AS PART of “Fanfare for Europe”, to mark Britain’s entry into the European Economic Community, the Arts Council staged a memorable exhibition at the Hayward Gallery in January 1973, “The Impressionists in London”. The show celebrated the work of French artists who left Paris during the Franco-Prussian war and its aftermath and who painted the Thames. Many returned later.
Thirty of the 58 paintings selected by Alan Bowness then were by the Parisian Claude Monet (1840-1926), and the exhibition closed with a sunburst of unexpected colour in the 25-year-old André Derain’s 1905-06 canvases.
Fortuitously, or perhaps mischievously, the recent exhibition at Tate Britain charted a similar course (“Impressionists in London French Artists in Exile 1870-1904”) as Britain struggles to leave the EU.
Padded out with some unexceptional academic sculptures and a room of Tissot’s self-satisfied drawing-room portraits, it was predictably almost identical, and included many of the same pieces shown in 1973. The room of Monet’s views of the Houses of Parliament (only eight this time) had the visitor thrilling for more.
In an exhibition dedicated solely to Claude Monet at the National Gallery, Professor Richard Thomson, who put together the large retrospective of Monet at the Grand Palais in 2010, shows 78 canvases that will satisfy that eager thirst. Shown without labels to distract or hold up the peering crowds (see below for further comment), the works explore how Monet handled light. For that is all that we see.
© Columbus Museum of Art. Gift of Mr. and Mrs. Arthur J. Kobacker 1981.015The Church at Varengeville and the Gorge of Moutiers (Église de Varengeville et la gorge des Moutiers), 1882, by Monet
Monet lived in extraordinary times, not least with the collapse of the Second Empire and establishment of the Third Republic. His long life spanned the coming of the railways, the invention of the horseless carriage, and later that of the aeroplane. Consequently, the traditional inaccessibility of the countryside changed; the bourgeois could delight in the “picturesque” views of ancient ruined choirs and medieval abbeys and churches. They could travel easily across the Channel to England.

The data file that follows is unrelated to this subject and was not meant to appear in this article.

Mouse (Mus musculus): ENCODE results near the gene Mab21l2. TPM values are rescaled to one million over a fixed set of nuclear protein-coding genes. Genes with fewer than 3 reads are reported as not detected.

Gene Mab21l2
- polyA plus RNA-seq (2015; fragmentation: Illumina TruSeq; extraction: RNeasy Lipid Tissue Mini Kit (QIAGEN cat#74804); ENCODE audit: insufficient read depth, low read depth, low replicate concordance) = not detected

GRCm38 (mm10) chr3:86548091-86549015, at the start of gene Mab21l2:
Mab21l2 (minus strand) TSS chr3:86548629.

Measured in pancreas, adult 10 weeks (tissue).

The fast train from Paris to Dieppe, albeit the longer route via Rouen, took only two-and-a-half hours, and Trouville, in 1830 a humble fishing village, but by the end of the century the most desirable watering-place in Calvados, with a population of 6000, could be reached in three-quarters of an hour by steamer (three daily sailings) from Le Havre, the second most important French seaport after Marseille.
Thomson makes the point that in the earlier period the steeples and bells of churches demarcated villages and, in the open countryside, allowed the traveller on foot or on horseback to calculate how long it might take to reach the next village and hamlet. It is perhaps, therefore, no surprise to find Monet routinely centring his landscapes on churches, as the regularity of building shapes confers a degree of order in the natural land.
Of Argenteuil, 15km west of Paris, where the Monets lived from 1871, readers of Baedeker would find: “Son vignoble, le plus considérable des environs de Paris, produit un vin médiocre: mais elle [Argenteuil] est renommée pour ses asperges. Il n’y a de remarquable que l’église, à l’autre extrémité. C’est un édifice moderne dans le style roman, avec un haut clocher, par Ballu.”
The ancient town of Argenteuil, of some 11000 inhabitants, suffered when the French blew up the railway bridge to hinder the Prussian advance. In two paintings, we see it being reconstructed in 1872.
© National Museum Wales. Bequeathed by Gwendoline Davies (NMW A2488)Claude Monet, San Giorgio Maggiore (Saint-Georges Majeur), 1908